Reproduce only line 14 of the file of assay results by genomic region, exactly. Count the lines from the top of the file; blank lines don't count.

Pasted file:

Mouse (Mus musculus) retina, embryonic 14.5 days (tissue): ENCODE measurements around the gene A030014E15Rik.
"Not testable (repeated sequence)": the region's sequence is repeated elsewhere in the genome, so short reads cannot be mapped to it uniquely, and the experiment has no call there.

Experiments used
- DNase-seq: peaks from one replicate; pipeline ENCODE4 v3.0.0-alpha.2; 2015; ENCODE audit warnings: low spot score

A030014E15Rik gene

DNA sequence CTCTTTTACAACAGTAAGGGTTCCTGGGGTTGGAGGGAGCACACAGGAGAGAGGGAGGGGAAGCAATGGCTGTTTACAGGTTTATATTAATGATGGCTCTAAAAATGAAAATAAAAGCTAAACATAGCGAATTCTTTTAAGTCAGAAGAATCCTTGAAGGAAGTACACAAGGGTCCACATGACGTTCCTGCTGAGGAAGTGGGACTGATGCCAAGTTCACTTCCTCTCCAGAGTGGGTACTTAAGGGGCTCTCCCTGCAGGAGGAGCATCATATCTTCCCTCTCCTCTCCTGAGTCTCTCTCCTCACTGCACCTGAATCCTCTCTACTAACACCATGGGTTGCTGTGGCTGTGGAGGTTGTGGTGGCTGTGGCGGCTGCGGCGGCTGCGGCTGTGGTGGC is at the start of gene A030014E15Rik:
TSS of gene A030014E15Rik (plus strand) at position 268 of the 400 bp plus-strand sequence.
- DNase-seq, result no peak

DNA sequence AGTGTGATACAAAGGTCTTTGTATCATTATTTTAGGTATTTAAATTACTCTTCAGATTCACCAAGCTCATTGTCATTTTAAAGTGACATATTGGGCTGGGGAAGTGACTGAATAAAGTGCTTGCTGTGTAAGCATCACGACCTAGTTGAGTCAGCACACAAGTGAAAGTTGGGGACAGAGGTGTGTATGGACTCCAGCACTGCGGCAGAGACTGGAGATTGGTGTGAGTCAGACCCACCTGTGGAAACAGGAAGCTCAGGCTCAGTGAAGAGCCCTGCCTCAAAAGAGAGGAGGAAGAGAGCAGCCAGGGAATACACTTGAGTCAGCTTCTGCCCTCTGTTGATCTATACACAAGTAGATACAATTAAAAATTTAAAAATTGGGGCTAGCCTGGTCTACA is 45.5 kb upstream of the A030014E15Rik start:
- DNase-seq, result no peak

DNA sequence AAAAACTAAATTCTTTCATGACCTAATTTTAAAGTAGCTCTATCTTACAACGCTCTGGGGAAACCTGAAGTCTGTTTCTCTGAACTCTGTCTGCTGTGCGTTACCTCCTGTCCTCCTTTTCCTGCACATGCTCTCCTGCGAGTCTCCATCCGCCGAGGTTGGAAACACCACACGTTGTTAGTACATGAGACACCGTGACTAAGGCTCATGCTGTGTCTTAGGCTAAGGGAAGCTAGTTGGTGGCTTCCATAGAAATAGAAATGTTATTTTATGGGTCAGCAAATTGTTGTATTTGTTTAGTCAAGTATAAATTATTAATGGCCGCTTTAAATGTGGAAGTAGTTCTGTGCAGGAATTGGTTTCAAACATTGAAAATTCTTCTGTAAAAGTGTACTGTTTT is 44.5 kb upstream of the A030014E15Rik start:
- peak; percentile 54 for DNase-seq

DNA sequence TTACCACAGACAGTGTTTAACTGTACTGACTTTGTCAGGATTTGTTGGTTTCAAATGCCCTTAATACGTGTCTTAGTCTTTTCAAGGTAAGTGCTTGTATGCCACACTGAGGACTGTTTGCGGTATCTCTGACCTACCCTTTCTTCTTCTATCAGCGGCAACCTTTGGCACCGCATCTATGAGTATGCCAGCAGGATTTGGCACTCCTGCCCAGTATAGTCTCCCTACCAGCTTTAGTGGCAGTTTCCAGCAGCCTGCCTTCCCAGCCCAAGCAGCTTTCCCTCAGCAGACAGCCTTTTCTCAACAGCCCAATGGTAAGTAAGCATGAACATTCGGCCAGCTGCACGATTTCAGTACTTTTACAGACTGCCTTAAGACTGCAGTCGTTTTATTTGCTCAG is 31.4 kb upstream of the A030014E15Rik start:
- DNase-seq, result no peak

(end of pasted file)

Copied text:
- DNase-seq, result no peak